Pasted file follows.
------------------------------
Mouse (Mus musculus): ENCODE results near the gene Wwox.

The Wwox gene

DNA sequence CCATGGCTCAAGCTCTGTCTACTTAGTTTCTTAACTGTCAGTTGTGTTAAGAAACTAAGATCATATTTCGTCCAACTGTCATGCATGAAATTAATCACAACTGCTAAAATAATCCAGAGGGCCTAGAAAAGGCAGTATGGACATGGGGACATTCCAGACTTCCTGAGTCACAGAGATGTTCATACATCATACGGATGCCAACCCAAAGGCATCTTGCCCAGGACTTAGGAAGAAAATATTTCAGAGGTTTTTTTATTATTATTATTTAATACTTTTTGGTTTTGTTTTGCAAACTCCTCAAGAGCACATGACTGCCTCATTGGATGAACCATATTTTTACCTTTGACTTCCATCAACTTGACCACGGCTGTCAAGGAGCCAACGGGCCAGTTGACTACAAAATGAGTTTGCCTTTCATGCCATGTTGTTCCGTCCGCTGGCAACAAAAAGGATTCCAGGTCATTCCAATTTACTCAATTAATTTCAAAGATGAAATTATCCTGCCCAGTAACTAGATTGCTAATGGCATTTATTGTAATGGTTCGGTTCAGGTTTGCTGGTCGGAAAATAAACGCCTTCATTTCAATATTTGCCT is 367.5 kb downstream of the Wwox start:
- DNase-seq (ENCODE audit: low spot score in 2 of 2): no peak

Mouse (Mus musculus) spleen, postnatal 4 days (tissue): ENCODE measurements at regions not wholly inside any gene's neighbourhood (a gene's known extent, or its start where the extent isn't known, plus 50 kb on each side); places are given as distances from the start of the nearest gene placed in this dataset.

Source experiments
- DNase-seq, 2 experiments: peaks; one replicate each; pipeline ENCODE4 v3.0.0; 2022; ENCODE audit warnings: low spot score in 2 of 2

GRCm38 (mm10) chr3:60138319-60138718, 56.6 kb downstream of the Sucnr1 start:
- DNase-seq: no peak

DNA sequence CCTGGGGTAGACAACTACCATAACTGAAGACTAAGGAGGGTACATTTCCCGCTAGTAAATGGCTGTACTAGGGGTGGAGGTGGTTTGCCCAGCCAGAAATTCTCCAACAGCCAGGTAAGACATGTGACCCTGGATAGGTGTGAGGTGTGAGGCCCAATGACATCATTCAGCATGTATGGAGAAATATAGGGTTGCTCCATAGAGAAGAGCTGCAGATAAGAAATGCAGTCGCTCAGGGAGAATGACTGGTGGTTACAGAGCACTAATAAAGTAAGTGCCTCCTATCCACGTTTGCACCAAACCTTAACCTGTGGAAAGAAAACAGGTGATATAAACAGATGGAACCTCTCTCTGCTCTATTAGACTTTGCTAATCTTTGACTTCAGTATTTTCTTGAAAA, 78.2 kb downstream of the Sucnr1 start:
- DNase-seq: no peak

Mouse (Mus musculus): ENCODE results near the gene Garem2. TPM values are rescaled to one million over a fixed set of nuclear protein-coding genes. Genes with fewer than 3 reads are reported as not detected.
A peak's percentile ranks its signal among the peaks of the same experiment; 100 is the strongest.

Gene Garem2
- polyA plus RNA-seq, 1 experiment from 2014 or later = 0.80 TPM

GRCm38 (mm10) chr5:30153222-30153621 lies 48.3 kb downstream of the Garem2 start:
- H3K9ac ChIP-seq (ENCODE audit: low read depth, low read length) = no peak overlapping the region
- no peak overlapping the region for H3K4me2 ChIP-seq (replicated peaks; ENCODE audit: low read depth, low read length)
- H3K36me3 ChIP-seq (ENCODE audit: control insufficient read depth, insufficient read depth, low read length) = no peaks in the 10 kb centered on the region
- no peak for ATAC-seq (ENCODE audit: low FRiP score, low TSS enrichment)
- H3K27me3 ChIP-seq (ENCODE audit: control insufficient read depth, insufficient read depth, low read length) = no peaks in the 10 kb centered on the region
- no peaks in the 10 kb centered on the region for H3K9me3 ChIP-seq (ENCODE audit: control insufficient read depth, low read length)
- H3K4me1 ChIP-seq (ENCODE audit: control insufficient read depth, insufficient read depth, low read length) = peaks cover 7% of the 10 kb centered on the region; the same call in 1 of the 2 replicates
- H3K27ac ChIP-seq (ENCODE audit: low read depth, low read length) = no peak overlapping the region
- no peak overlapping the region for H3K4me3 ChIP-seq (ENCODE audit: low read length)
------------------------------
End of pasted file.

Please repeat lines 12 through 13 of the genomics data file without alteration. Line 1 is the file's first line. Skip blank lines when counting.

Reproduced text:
Mouse (Mus musculus): ENCODE results near the gene Garem2. TPM values are rescaled to one million over a fixed set of nuclear protein-coding genes. Genes with fewer than 3 reads are reported as not detected.
A peak's percentile ranks its signal among the peaks of the same experiment; 100 is the strongest.